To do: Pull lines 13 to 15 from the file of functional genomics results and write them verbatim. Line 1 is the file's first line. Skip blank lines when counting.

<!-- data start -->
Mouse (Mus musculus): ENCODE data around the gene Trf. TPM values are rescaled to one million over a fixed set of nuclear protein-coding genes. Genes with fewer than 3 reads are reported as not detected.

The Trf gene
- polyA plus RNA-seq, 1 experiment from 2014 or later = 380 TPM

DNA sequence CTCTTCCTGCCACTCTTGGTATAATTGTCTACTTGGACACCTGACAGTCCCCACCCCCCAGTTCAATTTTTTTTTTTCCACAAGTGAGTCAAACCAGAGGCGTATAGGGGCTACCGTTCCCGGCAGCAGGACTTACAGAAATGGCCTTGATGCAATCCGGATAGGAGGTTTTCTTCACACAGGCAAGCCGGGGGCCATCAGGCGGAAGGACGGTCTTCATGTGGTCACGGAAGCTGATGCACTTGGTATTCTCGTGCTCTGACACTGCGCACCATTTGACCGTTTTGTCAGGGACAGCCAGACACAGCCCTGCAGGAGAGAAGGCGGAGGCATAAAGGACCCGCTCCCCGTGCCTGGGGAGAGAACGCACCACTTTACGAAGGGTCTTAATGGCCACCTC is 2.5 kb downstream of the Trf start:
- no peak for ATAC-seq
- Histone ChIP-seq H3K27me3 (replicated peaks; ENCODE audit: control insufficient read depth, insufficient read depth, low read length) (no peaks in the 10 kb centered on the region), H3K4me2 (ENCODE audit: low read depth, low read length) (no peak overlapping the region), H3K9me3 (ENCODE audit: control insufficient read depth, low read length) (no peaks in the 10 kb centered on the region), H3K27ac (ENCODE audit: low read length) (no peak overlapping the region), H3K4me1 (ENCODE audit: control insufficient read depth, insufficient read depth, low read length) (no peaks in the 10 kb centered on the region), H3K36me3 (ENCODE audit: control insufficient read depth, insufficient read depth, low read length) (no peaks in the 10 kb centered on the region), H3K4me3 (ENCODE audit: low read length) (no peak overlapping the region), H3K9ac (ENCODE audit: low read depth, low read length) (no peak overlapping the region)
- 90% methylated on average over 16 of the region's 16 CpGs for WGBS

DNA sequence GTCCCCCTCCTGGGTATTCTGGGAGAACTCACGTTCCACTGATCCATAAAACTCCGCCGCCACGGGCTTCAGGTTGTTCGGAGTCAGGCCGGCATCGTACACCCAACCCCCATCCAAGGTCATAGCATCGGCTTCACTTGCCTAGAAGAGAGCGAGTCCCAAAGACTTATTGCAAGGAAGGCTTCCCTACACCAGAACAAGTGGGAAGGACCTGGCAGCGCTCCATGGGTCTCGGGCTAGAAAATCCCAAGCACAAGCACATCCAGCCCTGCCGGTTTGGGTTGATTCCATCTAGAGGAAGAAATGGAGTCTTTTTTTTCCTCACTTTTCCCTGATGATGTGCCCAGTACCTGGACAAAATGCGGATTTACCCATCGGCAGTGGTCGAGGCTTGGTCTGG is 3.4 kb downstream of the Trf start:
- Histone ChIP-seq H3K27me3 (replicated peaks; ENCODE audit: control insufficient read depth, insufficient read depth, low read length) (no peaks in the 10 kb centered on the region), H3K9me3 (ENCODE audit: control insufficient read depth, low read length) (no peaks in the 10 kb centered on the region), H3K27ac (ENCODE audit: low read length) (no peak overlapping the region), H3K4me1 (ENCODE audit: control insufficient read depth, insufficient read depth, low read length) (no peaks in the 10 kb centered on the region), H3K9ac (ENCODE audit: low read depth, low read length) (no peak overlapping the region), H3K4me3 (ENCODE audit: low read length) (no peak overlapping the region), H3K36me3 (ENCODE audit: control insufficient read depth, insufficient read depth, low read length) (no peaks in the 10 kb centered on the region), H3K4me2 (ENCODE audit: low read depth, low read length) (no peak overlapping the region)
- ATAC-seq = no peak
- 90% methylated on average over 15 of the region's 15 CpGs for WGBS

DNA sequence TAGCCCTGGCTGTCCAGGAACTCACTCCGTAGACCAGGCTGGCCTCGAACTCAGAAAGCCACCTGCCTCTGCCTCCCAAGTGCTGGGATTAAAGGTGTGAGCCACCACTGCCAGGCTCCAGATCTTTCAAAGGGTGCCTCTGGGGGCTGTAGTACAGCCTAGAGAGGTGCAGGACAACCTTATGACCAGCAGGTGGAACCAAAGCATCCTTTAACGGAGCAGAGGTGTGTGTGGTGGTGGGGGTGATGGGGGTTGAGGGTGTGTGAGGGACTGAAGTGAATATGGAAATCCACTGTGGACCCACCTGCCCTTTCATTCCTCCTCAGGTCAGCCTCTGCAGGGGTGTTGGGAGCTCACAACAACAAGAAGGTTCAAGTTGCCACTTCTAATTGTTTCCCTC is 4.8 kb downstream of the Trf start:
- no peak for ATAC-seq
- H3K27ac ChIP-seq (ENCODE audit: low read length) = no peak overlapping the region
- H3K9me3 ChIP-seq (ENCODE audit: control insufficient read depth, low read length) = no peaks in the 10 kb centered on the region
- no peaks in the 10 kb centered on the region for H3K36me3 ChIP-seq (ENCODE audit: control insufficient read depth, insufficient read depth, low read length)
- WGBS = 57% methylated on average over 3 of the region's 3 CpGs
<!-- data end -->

- no peak for ATAC-seq
- H3K27ac ChIP-seq (ENCODE audit: low read length) = no peak overlapping the region
- H3K9me3 ChIP-seq (ENCODE audit: control insufficient read depth, low read length) = no peaks in the 10 kb centered on the region